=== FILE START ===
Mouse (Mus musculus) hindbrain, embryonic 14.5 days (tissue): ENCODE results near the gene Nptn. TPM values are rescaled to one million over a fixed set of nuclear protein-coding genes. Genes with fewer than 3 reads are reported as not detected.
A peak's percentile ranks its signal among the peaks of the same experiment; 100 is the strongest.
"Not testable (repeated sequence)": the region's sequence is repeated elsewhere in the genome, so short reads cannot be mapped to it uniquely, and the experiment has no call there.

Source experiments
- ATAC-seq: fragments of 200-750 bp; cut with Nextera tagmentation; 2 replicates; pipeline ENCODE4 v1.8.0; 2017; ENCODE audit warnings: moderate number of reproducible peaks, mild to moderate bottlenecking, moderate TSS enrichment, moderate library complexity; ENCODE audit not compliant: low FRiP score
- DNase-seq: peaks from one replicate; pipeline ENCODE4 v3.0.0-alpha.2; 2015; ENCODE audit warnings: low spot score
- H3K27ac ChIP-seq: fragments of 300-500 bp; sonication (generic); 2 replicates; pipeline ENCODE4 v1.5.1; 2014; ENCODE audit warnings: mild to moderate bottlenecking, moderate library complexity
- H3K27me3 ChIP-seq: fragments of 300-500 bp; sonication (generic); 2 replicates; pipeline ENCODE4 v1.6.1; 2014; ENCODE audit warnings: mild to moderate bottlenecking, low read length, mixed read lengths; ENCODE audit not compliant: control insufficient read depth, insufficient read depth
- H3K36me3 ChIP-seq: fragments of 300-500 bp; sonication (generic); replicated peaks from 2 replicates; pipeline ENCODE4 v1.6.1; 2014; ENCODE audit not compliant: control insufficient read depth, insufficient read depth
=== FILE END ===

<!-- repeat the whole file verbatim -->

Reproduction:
Mouse (Mus musculus) hindbrain, embryonic 14.5 days (tissue): ENCODE results near the gene Nptn. TPM values are rescaled to one million over a fixed set of nuclear protein-coding genes. Genes with fewer than 3 reads are reported as not detected.
A peak's percentile ranks its signal among the peaks of the same experiment; 100 is the strongest.
"Not testable (repeated sequence)": the region's sequence is repeated elsewhere in the genome, so short reads cannot be mapped to it uniquely, and the experiment has no call there.

Source experiments
- ATAC-seq: fragments of 200-750 bp; cut with Nextera tagmentation; 2 replicates; pipeline ENCODE4 v1.8.0; 2017; ENCODE audit warnings: moderate number of reproducible peaks, mild to moderate bottlenecking, moderate TSS enrichment, moderate library complexity; ENCODE audit not compliant: low FRiP score
- DNase-seq: peaks from one replicate; pipeline ENCODE4 v3.0.0-alpha.2; 2015; ENCODE audit warnings: low spot score
- H3K27ac ChIP-seq: fragments of 300-500 bp; sonication (generic); 2 replicates; pipeline ENCODE4 v1.5.1; 2014; ENCODE audit warnings: mild to moderate bottlenecking, moderate library complexity
- H3K27me3 ChIP-seq: fragments of 300-500 bp; sonication (generic); 2 replicates; pipeline ENCODE4 v1.6.1; 2014; ENCODE audit warnings: mild to moderate bottlenecking, low read length, mixed read lengths; ENCODE audit not compliant: control insufficient read depth, insufficient read depth
- H3K36me3 ChIP-seq: fragments of 300-500 bp; sonication (generic); replicated peaks from 2 replicates; pipeline ENCODE4 v1.6.1; 2014; ENCODE audit not compliant: control insufficient read depth, insufficient read depth